With Netflix's drop of their newest drama, The Empress, on Sept. 29, royal fans everywhere have been dying to know how accurately the German show is when it comes to its depiction of life at the Viennese court. (Yes, Bridgerton and The Crown fanatics, I'm looking at you.)
The Empress follows Elisabeth von Wittelsbach, or "Sisi," as she adapts to her life as the Empress of Austria after marrying Emperor Franz Joseph I. ICYMI, Franz reigned from 1848–1916 as a member of the House of Habsburg, per The Cinemaholic and Brittanica.
Sisi's challenges are many, including her adjustment to the strict norms of royal life and her struggle integrating into the dynastic, powerful Habsburg family. And this historical drama is actually based on a totally true story of a young girl and the imperial family she marries into, per Tatler.
But who are the Habsburgs and what were they all about? Here's everything you need to know about the family and their long rule in Europe.
Who are the Habsburgs?
The Habsburgs were a German-Austrian royal family, and one of the major European dynasties from the 15th to the 20th Centuries. The Habsburgs ruled over Austria from 1282 to 1918, and controlled Hungary and Bohemia between the years of 1526 and 1918. They also governed Spain and the Spanish empire for almost two centuries, from 1504 to 1506 and 1516 to 1700, per Brittanica.
The family name comes from the castle of Habsburg, built in 1020, in what is now Switzerland, according to Brittanica.
What role do the Habsburgs play in The Empress?
The Empress takes place during Franz Joseph I's reign. Franz was a Habsburg, and his rule continued the family's succession, per Brittanica.
Franz's uncle, Emperor Ferdinand I, did not have children, so Franz knew from an early age that he was the heir-assumptive, and that he would be tasked with continuing the family's dynasty and lineage.
Sisi would have known the heavy weight her husband's responsibility carried, too, and that becomes very clear in the series.
What are the Habsburgs known for?
The Habsburgs became the dominant political party during the European Renaissance period. Not only were they notorious for their ability to gain power over numerous territories, but the family was also well-known for their appreciation and patronage of art, literature, and science throughout the Renaissance, per Encyclopedia.
Of course, there's also the famous "Habsburg Jaw," which refers to the very noticeable protrusion of some family members' lower jaw. Scientists now say the physical feature was likely the result of inbreeding, which passed on a recessive gene, per the Smithsonian. This portrait of Emperor Charles V is one good example of the jaw structure in question:
Who are the famous Habsburgs?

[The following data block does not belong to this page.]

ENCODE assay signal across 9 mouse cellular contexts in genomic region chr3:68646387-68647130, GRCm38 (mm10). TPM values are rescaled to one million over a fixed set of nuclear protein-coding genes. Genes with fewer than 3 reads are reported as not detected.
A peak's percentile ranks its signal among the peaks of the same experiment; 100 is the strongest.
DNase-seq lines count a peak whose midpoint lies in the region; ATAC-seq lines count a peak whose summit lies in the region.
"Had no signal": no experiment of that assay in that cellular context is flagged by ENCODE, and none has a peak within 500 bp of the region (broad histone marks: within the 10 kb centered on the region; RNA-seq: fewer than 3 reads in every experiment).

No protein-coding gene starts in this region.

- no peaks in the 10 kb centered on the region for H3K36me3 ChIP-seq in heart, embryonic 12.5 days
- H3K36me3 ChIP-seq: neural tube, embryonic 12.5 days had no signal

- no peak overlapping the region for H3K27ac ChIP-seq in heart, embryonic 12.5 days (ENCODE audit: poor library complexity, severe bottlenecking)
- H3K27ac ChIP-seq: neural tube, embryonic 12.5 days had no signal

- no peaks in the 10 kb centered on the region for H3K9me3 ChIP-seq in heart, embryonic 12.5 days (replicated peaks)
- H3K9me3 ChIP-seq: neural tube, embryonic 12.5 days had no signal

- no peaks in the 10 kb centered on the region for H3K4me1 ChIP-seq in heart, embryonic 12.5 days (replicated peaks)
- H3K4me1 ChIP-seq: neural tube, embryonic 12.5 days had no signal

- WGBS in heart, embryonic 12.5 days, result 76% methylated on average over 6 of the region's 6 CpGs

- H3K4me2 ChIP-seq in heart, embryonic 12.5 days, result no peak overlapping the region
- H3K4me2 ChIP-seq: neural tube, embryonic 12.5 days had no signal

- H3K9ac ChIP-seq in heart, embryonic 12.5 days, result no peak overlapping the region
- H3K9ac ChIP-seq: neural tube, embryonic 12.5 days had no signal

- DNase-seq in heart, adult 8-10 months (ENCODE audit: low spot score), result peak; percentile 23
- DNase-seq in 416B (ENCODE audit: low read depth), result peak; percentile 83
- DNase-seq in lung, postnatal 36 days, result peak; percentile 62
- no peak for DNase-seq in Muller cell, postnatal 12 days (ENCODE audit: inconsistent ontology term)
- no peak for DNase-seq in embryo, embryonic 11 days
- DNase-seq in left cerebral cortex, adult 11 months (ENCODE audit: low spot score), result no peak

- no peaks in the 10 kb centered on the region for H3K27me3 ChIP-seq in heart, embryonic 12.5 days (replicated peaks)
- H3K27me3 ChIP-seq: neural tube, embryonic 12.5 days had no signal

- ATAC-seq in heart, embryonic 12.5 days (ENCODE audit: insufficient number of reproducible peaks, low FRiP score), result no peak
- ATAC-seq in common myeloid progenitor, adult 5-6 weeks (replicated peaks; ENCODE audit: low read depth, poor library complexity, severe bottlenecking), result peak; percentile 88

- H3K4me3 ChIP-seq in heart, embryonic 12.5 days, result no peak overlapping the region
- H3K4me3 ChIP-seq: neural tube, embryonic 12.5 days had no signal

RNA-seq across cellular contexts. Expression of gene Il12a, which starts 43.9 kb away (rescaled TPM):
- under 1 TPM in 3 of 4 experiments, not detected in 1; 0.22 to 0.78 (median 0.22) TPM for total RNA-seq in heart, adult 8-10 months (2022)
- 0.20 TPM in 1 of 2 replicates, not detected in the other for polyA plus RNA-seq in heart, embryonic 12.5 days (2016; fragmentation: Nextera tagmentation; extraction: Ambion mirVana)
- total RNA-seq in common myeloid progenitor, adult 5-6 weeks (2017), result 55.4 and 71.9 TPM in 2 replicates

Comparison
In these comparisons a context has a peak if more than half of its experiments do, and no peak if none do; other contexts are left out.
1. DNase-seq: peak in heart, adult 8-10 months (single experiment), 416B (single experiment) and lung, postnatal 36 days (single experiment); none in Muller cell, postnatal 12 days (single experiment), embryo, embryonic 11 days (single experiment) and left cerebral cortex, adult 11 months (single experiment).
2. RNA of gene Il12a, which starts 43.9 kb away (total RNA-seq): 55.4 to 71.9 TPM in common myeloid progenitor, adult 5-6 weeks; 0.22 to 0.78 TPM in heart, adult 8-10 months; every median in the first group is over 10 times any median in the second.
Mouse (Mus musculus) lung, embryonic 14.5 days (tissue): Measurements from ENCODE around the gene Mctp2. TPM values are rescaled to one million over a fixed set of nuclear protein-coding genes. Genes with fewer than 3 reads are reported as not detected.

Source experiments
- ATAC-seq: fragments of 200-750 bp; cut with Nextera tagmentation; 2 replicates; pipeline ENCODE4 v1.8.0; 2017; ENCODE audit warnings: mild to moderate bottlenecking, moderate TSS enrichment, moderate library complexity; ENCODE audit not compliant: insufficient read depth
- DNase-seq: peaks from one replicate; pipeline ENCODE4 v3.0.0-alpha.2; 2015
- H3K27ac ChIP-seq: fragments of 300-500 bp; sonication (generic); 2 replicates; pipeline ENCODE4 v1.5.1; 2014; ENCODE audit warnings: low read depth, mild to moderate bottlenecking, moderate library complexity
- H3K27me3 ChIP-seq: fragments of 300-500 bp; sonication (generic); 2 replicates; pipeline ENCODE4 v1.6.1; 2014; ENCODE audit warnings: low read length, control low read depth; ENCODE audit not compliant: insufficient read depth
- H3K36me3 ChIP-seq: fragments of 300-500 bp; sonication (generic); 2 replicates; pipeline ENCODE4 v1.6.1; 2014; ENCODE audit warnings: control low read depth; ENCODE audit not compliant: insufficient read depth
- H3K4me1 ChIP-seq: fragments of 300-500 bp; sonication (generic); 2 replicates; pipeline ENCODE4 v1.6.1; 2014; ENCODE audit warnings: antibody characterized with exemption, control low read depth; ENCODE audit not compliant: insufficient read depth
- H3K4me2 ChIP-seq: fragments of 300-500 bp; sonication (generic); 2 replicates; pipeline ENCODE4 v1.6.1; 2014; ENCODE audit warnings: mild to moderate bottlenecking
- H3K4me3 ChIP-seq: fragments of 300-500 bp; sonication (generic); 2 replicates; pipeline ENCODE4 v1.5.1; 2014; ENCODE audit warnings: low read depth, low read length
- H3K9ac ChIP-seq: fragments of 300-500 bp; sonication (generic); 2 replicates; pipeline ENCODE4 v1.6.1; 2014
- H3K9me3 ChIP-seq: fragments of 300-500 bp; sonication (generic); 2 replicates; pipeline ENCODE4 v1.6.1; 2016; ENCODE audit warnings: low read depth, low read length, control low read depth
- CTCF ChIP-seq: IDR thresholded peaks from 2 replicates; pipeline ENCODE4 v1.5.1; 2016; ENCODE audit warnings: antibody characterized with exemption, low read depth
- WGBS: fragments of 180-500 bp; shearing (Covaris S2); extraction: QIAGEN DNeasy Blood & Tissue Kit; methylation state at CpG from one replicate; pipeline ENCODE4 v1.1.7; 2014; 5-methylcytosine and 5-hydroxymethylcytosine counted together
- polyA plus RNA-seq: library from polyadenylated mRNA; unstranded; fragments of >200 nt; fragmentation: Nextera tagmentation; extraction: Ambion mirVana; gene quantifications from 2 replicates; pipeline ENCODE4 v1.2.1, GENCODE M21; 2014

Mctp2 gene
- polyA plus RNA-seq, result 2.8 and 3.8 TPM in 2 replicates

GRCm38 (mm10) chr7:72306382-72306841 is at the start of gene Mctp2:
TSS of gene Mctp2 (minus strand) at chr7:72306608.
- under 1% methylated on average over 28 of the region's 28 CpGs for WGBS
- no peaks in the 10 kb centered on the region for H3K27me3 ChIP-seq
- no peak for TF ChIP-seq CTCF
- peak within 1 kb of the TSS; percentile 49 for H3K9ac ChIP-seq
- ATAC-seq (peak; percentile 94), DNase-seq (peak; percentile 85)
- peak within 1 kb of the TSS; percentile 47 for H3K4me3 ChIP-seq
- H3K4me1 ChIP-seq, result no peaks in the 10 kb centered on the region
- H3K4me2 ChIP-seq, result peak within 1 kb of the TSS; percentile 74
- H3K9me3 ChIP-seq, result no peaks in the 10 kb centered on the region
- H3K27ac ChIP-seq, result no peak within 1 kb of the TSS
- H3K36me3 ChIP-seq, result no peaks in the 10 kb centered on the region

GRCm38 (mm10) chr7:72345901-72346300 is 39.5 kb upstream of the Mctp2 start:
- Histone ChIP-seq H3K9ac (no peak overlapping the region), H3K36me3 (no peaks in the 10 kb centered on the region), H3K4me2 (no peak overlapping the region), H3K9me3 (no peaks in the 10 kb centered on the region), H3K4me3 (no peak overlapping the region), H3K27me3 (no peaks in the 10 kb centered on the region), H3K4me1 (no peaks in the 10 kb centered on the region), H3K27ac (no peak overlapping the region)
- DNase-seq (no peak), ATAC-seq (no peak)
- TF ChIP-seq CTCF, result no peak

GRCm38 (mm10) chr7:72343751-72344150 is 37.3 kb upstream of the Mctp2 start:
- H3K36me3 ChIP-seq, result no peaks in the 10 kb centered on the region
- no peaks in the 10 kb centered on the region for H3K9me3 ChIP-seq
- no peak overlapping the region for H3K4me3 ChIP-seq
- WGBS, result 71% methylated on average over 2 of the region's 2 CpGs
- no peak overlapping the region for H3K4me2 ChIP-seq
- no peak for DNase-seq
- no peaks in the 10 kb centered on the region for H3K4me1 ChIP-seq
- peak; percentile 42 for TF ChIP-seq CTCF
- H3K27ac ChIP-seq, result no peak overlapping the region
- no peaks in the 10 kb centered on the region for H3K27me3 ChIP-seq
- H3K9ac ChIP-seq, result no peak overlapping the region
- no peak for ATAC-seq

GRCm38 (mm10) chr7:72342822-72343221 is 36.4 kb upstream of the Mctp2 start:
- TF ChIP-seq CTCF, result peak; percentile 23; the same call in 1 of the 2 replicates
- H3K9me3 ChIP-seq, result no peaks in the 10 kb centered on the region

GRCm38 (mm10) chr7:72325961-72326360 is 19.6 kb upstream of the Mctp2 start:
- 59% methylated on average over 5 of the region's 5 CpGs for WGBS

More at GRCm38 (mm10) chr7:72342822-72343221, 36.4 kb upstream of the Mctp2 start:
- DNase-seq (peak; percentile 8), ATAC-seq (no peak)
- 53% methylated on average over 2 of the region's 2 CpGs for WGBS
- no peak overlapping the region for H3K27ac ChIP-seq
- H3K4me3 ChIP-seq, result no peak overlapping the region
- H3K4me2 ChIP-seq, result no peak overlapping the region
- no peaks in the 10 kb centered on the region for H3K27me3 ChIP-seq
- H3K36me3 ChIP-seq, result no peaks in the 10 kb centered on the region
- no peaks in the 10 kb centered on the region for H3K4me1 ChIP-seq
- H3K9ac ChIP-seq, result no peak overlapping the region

The name may sound familiar to you because a lot of famous royals were born into this family. The list of people you may have heard about includes:
Charles V of Spain (nephew of Henry VIII's first wife, Catherine of Aragon)
Marie Antoinette (of the infamous, "Let them eat cake!")
Ferdinand II of Spain (a.k.a. "Ferdinand and Isabella," who financed Christopher Columbus' journey to the Americas!)
Maximilian I of Mexico
One of the early family members to gain power was Rudolf I who served as the German king in 1273. Frederick IV was also a Habsburg king of Germany and was crowned Holy Roman emperor in 1452, per Brittanica. The Habsburgs continued to hold on to the title of Holy Roman emperor until 1806.
Frederick's son, Maximilian I, later acquired the Netherlands, Luxembourg, and Burgundy through his marriage to Mary of Burgundy in 1477, according to The World of Habsburgs.
But the peak of Habsburg power came during Emperor Charles V's rule in the 16th Century. Charles ruled over an empire extending across Europe, from Spain and the Netherlands to Austria, and even overseas to parts of the Americas.
However, Charles had a hard time keeping his huge empire together and he eventually abdicated his title to his brother Ferdinand I, Franz Joseph's uncle.
Archduchess Marie Antoinette, born in 1755, was the child of the Holy Roman Emperor Francis I and the powerful Habsburg Empress Maria Theresa, per History.
What happened to the Habsburgs?
Although some members of Habsburg family are still around, their ruling dynasty ended in November of 1918.
In 1919, the last emperor, Karl I, went into exile in Switzerland, The World of Habsburg reported. He tried to regain power in Hungary twice, but both attempts failed. As a result, his family was once again relocated in 1921, this time to Madeira.
Where are the Habsburgs now?
There are actually still a number of Habsburgs running around in Europe and there's at least one prominent socialite in America.
Karl von Habsburg lives in Austria and acts as the head of the House of Habsburg-Lorraine, according to Parlament. True to his roots, he is also a politician.
Another relative, Tatiana Galitzine, daughter of Princess Maria Anna Galitzine and Prince Piotr Galitzine, currently lives in Houston, Texas. She is the great-granddaughter of Emperor Charles I of Austria, per Paper City Mag.
And then there's Eduard Habsburg-Lothringen, or Archduke Eduard of Austria, who is a Hungarian diplomat and a member of the House of Habsburg Lorraine. Apparently, his daughters have been busy making butter at home after being inspired by reading Laura Ingalls Wilder, and he tweeted about the cute at-home event.
My daughters made butter out of cream! They got the idea from the Laura Ingalls books (and a video of HomesteadingFamily).
Fill a jar half with cream, shake a while, separate the butter from buttermilk; knead butter & wash under cold water. Salt. Use Buttermilk for baking. Easy! pic.twitter.com/KF1y1Mas8n
— Eduard Habsburg (@EduardHabsburg) October 5, 2022
And there are certainly a number of other imperial relatives floating around out there.
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